KN: Yes, a composite of everything popular then. By the time I was ready for the screen test, I’d lost any resemblance to me; I couldn’t identify with anything. And so, before the cameras started rolling, I ran into the ladies’ room, and smeared off all that I could, to soften as much as I could. Once the cameras rolled, they couldn’t change it, and I think that’s what saved me, what allowed me to keep my own identity. And I insisted on keeping my last name, even though they didn’t want a Middle European name. I think that fighting for those little things helped in the long run. [laughing] Bohemians are known to be stubborn.

AG: In the movie business, you often do have to fight to survive.

KN: But I’m not the fighting type, so I did it sneaky-like.

AG: Well, when you’re an actor, on the screen or on the stage, your job is to embody a character. However, for screen actors who want to be more than character actors, another level to master is molding a film persona. They have to protect those facets unique to them, things that will help distinguish their movie careers.

KN: That’s what we’re talking about, yes: a persona.

AG: And not just actors; for instance, whatever he was like in real life, Hitchcock cultivated an on-camera persona which made his brand instantly recognizable. Somewhere I read that Hitchcock gave you credit for ideas you brought to the film. Is that true?

 

KN: No. Alfred Hitchcock was a brilliant director who knew exactly what he wanted, and did exactly as he wanted. But Otto Preminger did [give me credit], and so did Billy Wilder, and Dick Quine.

AG: Richard Quine was underrated.

KN: He was totally underrated, exactly. And different people I worked with on Middle of the Night, like Paddy Chayefsky, were also open. He was a brilliant writer, but he worked closely with the directors, as a director, even though he was the writer. And he worked with the actors; you could talk with him, and contribute. Paddy Chayefsky was great. I think of his as a director, even though Delbert Mann was the director [on that picture].

AG: You keep up with new movies, right?

KN: Yes, I vote every year. They send me all those videos [Academy screeners].

AG: Surely it hasn’t escaped your attention that there are fewer roles for women now than there used to be, especially for women of a certain age?

KN: I don’t know that there were ever that many roles for women. It’s always easier for a younger woman to get a role. And it’s always easier for a man to get a role.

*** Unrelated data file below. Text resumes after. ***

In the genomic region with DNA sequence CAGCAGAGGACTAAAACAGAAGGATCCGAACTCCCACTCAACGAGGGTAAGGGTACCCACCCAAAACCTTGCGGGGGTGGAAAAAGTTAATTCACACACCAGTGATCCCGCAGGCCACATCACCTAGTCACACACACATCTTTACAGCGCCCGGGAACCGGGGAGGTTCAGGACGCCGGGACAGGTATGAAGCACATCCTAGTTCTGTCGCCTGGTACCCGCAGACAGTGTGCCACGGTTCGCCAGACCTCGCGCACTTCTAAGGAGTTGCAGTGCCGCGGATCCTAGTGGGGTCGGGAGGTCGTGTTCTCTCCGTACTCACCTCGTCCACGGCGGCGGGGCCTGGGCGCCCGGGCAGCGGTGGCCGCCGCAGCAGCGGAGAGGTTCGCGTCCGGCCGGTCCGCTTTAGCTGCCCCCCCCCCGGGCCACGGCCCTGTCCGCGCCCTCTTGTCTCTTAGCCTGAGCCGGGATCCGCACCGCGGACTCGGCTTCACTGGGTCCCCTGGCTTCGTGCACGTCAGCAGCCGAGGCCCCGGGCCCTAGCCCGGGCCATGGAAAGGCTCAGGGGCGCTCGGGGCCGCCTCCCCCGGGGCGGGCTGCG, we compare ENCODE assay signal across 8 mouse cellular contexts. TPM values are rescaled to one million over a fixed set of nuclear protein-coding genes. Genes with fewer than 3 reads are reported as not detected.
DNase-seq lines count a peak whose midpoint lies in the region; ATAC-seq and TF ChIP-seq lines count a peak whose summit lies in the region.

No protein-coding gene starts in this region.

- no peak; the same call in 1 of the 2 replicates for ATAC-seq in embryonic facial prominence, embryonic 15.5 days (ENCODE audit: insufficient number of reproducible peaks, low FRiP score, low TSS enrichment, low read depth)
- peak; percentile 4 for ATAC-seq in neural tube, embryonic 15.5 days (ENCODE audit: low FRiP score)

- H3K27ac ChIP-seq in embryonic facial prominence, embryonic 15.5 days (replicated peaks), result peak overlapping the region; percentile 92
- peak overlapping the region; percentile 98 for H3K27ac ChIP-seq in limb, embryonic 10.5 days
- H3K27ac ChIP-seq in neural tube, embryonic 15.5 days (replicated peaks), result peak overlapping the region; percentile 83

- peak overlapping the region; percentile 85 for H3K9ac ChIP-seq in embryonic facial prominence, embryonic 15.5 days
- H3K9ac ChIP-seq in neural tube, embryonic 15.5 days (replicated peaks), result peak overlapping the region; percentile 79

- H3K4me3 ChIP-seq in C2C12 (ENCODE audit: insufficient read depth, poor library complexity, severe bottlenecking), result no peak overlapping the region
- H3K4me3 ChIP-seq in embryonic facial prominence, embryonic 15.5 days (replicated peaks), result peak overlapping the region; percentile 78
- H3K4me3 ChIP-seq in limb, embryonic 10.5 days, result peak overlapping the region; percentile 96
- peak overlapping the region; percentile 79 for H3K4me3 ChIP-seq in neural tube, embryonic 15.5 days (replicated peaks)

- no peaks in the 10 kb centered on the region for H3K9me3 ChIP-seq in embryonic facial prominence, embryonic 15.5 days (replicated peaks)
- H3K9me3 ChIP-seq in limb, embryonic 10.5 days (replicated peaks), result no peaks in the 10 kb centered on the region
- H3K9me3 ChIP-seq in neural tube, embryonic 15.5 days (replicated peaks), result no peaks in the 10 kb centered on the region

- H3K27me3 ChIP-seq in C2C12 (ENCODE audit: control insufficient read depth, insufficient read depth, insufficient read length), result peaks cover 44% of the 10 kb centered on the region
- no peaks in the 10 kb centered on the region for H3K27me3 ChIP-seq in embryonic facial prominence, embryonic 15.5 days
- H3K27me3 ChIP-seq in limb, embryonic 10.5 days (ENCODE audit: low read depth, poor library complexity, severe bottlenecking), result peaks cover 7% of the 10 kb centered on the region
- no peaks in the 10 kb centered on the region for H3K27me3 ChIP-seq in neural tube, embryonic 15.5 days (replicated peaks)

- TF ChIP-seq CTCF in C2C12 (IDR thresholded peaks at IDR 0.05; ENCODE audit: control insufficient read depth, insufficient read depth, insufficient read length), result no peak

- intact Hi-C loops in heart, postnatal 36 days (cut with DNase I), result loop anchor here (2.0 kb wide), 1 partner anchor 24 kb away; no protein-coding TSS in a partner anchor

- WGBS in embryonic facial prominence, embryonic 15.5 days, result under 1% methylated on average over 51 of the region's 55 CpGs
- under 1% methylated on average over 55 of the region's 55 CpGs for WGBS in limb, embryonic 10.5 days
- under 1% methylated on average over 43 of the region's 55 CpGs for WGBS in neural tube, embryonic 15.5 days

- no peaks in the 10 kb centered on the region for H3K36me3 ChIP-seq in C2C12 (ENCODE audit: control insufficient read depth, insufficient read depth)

AG: But more and more A-list actresses are producing their own films in order to ensure a supply of good roles. If you’d committed to that route back in the day, how might your career have looked?

KN: Here’s the thing: Harry Cohn was a difficult man, but he knew the motion picture industry, and knew a good film from a bad film, and what script was good for whom. He was the only one who knew how to run that studio. When he died, there was nobody who knew how to take authority. The studio went to hell because nobody knew how to do anything, other than pick stupid beach party movies. Once he left, I had to leave, too, because they didn’t know what to do with me.

 

AG: So let’s talk about another film that you made [post-Columbia],

Kiss Me, Stupid [1964}. The restored version has been released on DVD by Olive Films, a young company that, coincidentally, is based right here in your hometown. It’s a great restoration, and you look great in it, so it’s hard to understand the controversy surrounding its theatrical release. Could you walk me through that?

 

KN: The Legion of Decency stopped that movie from being released in so many places. I mean it’s unbelievable how they could have considered it scandalous, and I think part of that was about who played the male lead. Ray Walston wound up taking over the role after Peter Sellers suffered heart attacks. And I think if Sellers had been able to complete the movie, they wouldn’t have considered it such a dirty joke. But they felt that Walston seemed too wholesome of a man to have played the part [of a scheming, adulterous song writer]. I really don’t understand why.

 

AG: That movie was ahead of its time, in a meta sort of way, because here was Dean Martin lampooning himself, by playing a version of his nightclub act persona. And Billy Wilder was very caustic in his view of show business.

 

KN: That film really hurt Billy Wilder’s feelings. He got really burned out after that.

 

AG: After what? The battle with the Legion of Decency?

 

KN: Oh, yes, because he had felt wonderful about the film. He was so excited, he already had the script ready for the sequel. He couldn’t believe they were so rejecting of that movie. It really cut him to the quick. But by that time I was burned out, too.

 

I already had left the industry by then, really. I came back to do the film because it was with Billy Wilder. I hadn’t yet read the script. But then I read the script and said, “Oh my God, I am so doomed,” because already critics thought I was a bad actress, and stupid. I said even if I play it right, as a dumb blonde, it’s still a no-win situation for me. And that’s exactly what it was: a no-win situation. No shock for me, but it was for Billy Wilder. For me, it was an “I told you so.”